The government wants to introduce better checks for buy-now-pay-later schemes to protect vulnerable kiwis.
Buy now, pay later programs are a rapidly growing form of short-term, unsecured credit used by consumers to pay for goods and services.
No interest will be charged, although late fees will apply if a payment is missed.
“That’s the right thing to do,” said Trade and Consumers Secretary David Clark.
“As the global cost of living crisis puts pressure on New Zealanders and their families, we are taking action to help them avoid unmanageable debt, especially as the holiday season approaches.”
He said the sector has proven popular and has grown rapidly — the amount of money spent on these programs in 2021 was $1.7 billion, compared to $755 million in 2020.
A spokesperson for Afterpay says it has “always championed regulation that promotes strong consumer outcomes, is fit for purpose and proportionate.”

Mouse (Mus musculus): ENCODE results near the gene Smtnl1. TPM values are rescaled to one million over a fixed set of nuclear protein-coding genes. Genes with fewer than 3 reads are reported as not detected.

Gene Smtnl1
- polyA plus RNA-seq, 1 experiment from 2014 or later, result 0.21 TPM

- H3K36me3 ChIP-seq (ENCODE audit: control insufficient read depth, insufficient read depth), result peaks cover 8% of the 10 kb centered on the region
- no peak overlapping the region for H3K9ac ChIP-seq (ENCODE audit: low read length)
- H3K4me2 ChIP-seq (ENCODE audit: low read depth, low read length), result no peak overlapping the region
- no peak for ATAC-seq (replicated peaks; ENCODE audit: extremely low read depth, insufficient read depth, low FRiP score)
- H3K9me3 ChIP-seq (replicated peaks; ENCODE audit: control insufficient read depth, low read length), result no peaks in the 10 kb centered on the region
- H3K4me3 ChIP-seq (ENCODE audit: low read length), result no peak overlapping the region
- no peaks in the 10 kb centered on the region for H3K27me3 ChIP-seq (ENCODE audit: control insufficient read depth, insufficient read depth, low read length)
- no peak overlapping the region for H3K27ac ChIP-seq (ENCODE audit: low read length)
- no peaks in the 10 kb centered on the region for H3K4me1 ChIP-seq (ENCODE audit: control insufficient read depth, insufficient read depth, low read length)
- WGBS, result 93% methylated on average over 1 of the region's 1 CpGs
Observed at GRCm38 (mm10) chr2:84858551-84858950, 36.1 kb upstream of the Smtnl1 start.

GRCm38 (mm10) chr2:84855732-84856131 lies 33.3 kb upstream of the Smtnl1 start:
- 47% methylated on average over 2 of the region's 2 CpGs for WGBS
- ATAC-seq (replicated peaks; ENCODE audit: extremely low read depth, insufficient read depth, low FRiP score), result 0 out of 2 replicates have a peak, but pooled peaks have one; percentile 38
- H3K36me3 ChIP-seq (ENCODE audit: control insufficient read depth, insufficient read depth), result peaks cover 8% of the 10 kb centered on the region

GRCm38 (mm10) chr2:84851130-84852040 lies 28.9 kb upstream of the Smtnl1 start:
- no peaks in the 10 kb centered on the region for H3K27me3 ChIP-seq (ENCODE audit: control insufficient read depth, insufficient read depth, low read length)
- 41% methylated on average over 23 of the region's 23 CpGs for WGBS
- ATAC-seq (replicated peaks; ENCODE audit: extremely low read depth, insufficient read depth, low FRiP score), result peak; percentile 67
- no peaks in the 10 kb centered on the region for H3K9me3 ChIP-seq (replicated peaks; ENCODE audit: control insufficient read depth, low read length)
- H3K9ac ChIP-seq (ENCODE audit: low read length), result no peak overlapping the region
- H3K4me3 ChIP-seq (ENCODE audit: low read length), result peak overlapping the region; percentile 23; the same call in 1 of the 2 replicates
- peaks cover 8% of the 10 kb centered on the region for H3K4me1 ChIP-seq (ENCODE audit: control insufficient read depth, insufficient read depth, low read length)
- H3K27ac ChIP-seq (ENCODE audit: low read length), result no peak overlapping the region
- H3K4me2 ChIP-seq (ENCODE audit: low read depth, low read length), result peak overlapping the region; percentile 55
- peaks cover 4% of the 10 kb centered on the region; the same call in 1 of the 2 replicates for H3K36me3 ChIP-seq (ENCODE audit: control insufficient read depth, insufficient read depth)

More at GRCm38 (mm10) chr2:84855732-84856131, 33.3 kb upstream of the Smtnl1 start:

“Achieving the right regulatory balance means consumers aren’t pushed back to credit cards and payday loans — products that benefit from people getting into debt.”
The government wants affordability checks on purchases over $600 — the same protections for borrowers who want to use credit cards and personal loans.
Smaller loans don’t have to go through the same process, but comprehensive loan reporting does have to be done, Clark said.
The lenders would also have to set up a hardship procedure and belong to a dispute settlement system.
Consultation on the proposed changes is expected to begin later this year, with final arrangements in 2023.